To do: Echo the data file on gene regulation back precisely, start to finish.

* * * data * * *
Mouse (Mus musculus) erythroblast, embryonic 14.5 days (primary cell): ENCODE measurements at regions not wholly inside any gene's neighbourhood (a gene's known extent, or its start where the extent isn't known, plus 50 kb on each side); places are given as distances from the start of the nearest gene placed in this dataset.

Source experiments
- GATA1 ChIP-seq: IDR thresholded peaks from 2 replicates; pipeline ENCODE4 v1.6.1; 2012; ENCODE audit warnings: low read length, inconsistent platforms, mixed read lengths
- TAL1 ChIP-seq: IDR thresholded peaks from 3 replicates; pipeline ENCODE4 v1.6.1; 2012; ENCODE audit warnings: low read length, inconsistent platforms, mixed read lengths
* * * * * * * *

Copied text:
Mouse (Mus musculus) erythroblast, embryonic 14.5 days (primary cell): ENCODE measurements at regions not wholly inside any gene's neighbourhood (a gene's known extent, or its start where the extent isn't known, plus 50 kb on each side); places are given as distances from the start of the nearest gene placed in this dataset.

Source experiments
- GATA1 ChIP-seq: IDR thresholded peaks from 2 replicates; pipeline ENCODE4 v1.6.1; 2012; ENCODE audit warnings: low read length, inconsistent platforms, mixed read lengths
- TAL1 ChIP-seq: IDR thresholded peaks from 3 replicates; pipeline ENCODE4 v1.6.1; 2012; ENCODE audit warnings: low read length, inconsistent platforms, mixed read lengths